If the debtor doesn’t reply to the letter before claim within 30 days, the creditor may commence Court proceedings.
The debtor should use the reply form for its response. The debtor should request copies of any documents it wishes to see and enclose copies of any documents it considers relevant, such as details of payments made but not taken into account in the creditor’s letter of claim.
If the debtor indicates that it is seeking debt advice, the creditor has to allow the debtor a reasonable period for the advice to be obtained and should not commence Court proceedings less than 30 days from receipt of the completed reply form or 30 days from the creditor providing any documents requested by the debtor, whichever is the later.
The creditor should also allow reasonable extra time for the debtor to obtain that advice where it would be reasonable to do so in the circumstances.
If the debtor requires time to pay, the protocol requires the creditor and debtor to try and reach an agreement for the debt to be paid by instalments, based on the debtor’s income and expenditure. If the creditor does not agree to a proposal for repayment of the debt, it should say why in writing.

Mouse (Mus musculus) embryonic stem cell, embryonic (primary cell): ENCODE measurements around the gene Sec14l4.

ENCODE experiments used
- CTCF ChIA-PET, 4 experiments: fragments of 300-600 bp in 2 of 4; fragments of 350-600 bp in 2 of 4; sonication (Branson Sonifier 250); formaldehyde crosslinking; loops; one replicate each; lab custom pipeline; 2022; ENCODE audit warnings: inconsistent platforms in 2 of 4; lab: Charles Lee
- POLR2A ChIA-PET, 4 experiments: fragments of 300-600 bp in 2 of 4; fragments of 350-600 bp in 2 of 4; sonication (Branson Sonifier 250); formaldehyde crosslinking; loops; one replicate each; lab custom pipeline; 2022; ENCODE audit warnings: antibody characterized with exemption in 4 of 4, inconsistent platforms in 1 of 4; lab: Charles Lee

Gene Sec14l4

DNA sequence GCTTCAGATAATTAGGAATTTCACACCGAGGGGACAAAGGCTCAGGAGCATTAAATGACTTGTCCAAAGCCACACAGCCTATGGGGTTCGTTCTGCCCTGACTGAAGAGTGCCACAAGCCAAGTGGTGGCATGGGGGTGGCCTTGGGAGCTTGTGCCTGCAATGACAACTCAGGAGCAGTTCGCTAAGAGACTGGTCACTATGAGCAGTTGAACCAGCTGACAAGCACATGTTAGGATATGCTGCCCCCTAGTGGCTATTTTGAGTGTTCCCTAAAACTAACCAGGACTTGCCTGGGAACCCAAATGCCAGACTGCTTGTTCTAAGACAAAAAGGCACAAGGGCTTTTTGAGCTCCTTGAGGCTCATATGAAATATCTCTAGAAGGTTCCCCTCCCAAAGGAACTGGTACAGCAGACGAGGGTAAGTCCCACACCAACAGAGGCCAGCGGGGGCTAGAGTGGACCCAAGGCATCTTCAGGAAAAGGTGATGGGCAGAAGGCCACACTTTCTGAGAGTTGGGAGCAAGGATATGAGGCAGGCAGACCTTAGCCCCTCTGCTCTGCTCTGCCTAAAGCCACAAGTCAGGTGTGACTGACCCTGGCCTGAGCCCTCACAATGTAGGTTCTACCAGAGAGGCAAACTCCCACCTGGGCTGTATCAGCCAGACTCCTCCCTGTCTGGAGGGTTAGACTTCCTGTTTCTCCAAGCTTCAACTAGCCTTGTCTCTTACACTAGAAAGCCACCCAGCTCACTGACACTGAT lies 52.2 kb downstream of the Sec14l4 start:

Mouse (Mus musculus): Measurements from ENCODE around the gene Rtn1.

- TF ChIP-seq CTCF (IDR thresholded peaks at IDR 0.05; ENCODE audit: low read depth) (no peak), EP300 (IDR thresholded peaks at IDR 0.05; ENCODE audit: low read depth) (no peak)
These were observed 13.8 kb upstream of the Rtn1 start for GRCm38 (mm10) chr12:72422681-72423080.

If the debtor fails to fully complete a reply form, the onus is on the creditor to contact the debtor to discuss and obtain any further information needed to properly understand the debtor’s position.
If the debt is disputed the parties should exchange information and disclose documents sufficient to enable them to understand each other’s position and the creditor must provide any document or information requested or explain why the document or information is unavailable within 30 days of receipt of the request.
If settlement still cannot be reached the parties are obliged to take appropriate steps to resolve the dispute without commencing Court proceedings and, in particular, should consider the use of alternative dispute resolution (ADR).
If an agreement still cannot be reached, the creditor should give the debtor a minimum of 14 days’ notice of its intention to commence Court proceedings (unless, for example, the limitation period is about to expire).
Until the new Pre Action Protocol has been in operation for a while, it’s difficult to know what sanctions the Court are likely to impose for failure to comply with it. I strongly suspect, however, that if a case comes before the Court, and the point is raised, the Court could well disallow the recovery of Court fees, legal costs, late payment compensation charges and the statutory interest.
If you have any queries arising from the above, please don’t hesitate to contact me for further advice.
The Greenwood Legal Partnership Limited T/as Greenwood & Co
Directors Michael J. Lane and Stephen L. Greenwood
Greenwood & Co Solicitors is a trading name of The Greenwood Legal Partnership Limited
Registered number 07079947. Registered office as above.
The Greenwood Legal Partnership is authorised and regulated by the Solicitors regulation Authority
(Registration No 74170)